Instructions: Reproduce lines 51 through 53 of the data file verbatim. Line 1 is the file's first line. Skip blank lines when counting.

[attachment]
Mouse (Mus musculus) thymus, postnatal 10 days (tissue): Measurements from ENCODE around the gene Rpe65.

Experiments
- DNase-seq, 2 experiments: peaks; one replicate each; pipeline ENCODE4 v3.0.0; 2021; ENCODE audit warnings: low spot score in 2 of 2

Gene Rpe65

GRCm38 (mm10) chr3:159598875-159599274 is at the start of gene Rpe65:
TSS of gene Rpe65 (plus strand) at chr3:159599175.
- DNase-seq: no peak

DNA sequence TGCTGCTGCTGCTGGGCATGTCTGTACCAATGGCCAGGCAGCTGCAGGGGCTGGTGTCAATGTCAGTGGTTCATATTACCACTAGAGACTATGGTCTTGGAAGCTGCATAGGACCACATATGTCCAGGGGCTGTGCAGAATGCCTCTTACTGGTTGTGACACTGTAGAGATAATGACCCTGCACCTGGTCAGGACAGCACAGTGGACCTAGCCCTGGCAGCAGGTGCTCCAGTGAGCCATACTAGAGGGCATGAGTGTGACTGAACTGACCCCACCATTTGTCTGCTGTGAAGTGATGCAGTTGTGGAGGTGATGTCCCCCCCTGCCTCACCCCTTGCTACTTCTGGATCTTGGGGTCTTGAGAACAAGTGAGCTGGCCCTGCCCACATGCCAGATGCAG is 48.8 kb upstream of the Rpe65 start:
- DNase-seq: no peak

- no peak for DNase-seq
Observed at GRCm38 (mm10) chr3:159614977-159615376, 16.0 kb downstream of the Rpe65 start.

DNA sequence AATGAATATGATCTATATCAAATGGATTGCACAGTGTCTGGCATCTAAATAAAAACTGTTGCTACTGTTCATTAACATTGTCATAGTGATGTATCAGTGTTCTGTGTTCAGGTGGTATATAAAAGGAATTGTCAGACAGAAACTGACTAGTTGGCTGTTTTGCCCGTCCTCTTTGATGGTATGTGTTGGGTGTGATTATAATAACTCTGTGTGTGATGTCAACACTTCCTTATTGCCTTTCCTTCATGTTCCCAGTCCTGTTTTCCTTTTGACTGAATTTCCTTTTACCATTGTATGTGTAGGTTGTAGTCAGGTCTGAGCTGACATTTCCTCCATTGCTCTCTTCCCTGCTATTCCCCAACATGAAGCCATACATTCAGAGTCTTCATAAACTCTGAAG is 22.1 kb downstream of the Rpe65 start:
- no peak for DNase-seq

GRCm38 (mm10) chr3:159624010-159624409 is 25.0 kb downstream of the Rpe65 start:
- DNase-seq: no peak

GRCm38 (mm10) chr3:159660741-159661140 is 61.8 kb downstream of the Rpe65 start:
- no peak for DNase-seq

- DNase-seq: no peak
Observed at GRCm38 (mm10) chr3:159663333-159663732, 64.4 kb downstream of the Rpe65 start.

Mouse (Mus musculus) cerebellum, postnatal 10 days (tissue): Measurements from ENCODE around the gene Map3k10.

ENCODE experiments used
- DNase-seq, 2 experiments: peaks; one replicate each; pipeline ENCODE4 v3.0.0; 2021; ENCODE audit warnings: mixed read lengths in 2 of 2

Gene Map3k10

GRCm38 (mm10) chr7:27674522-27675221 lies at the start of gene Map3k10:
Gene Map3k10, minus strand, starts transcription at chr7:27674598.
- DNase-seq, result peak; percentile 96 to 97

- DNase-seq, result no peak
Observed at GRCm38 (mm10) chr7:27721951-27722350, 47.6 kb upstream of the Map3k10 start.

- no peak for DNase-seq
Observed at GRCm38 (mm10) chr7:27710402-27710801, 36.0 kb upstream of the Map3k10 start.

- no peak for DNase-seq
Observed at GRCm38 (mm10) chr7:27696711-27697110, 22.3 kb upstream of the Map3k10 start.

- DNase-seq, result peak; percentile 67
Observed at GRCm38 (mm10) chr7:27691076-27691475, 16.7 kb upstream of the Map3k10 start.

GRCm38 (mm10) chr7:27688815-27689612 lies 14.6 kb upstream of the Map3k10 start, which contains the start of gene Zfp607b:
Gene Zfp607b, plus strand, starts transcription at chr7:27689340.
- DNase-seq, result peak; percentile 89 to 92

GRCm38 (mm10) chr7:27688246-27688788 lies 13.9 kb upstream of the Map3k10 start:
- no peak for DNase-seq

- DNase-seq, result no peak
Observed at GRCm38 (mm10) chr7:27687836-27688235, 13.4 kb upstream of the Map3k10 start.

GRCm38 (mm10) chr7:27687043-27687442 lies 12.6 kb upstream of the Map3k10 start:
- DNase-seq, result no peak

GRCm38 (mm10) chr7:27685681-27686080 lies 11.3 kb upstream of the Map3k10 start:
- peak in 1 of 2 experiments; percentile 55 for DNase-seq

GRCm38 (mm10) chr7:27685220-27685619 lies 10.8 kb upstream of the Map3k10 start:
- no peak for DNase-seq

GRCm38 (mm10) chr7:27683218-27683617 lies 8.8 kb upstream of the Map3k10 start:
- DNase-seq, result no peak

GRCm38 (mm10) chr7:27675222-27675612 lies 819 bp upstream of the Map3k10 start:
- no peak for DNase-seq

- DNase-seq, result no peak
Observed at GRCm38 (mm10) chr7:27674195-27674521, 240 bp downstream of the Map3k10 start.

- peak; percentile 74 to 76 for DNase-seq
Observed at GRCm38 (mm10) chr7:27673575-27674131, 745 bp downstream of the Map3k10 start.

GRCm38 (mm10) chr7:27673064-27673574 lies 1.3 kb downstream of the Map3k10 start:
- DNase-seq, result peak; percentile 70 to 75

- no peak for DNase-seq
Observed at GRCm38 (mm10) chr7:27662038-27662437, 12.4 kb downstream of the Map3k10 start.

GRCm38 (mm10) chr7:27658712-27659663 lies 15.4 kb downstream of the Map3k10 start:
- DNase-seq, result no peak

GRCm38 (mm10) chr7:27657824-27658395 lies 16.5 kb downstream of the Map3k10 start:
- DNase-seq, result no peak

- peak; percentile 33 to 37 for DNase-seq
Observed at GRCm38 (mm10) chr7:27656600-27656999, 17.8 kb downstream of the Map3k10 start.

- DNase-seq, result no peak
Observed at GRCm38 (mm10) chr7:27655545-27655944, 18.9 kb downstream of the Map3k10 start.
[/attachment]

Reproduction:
- no peak for DNase-seq

- DNase-seq, result no peak
Observed at GRCm38 (mm10) chr7:27674195-27674521, 240 bp downstream of the Map3k10 start.